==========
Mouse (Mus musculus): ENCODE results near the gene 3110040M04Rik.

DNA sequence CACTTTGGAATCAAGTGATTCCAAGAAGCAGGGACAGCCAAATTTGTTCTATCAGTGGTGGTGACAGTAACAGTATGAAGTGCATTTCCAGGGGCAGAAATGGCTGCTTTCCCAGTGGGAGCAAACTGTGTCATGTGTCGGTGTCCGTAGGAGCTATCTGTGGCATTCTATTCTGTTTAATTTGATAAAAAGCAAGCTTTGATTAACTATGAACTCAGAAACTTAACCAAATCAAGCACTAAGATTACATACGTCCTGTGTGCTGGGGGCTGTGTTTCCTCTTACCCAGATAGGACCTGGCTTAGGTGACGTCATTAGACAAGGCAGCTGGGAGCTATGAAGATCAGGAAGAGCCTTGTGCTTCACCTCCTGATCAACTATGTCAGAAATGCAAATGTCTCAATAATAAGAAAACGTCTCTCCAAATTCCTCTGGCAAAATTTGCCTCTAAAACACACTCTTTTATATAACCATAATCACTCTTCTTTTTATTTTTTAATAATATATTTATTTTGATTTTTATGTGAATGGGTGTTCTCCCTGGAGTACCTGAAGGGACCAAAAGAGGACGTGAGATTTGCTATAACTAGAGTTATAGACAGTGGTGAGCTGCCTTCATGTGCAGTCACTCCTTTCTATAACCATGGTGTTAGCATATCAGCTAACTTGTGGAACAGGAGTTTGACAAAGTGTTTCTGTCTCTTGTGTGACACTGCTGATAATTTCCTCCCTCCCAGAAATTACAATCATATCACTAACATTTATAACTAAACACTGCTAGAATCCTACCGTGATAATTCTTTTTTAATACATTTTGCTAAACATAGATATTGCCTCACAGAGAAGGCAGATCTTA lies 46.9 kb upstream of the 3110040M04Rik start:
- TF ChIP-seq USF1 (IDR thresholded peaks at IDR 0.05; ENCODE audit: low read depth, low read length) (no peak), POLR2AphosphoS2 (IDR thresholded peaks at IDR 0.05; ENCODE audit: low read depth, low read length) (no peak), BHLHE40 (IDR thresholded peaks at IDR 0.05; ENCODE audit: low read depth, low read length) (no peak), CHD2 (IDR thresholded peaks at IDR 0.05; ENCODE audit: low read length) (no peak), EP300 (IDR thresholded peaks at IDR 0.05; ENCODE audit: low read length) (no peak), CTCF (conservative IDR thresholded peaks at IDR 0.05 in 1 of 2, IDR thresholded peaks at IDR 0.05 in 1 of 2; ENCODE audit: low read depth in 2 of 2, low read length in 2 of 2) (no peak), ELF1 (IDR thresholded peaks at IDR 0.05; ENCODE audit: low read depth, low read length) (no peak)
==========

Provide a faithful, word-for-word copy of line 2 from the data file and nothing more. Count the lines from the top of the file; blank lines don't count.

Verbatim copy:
DNA sequence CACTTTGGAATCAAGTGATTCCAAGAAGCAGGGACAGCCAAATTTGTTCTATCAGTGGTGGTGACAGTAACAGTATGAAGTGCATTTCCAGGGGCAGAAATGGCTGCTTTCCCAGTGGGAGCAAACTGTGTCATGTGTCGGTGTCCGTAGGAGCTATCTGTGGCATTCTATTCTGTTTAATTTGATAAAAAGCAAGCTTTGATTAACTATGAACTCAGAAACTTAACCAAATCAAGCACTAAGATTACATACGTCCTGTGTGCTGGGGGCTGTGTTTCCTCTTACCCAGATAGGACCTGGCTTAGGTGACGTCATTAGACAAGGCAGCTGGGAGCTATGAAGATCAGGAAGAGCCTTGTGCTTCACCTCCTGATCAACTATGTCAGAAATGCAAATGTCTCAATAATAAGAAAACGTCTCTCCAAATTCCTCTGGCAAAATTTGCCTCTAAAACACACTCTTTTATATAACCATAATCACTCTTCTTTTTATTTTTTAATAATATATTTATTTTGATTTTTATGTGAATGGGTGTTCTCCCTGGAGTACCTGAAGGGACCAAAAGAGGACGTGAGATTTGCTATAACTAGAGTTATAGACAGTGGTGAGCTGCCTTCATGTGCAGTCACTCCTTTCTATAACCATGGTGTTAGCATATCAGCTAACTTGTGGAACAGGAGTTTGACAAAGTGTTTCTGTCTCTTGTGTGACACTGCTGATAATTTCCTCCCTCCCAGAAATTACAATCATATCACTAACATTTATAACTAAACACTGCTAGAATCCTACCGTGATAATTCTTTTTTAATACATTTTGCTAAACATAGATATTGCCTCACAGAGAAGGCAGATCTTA lies 46.9 kb upstream of the 3110040M04Rik start: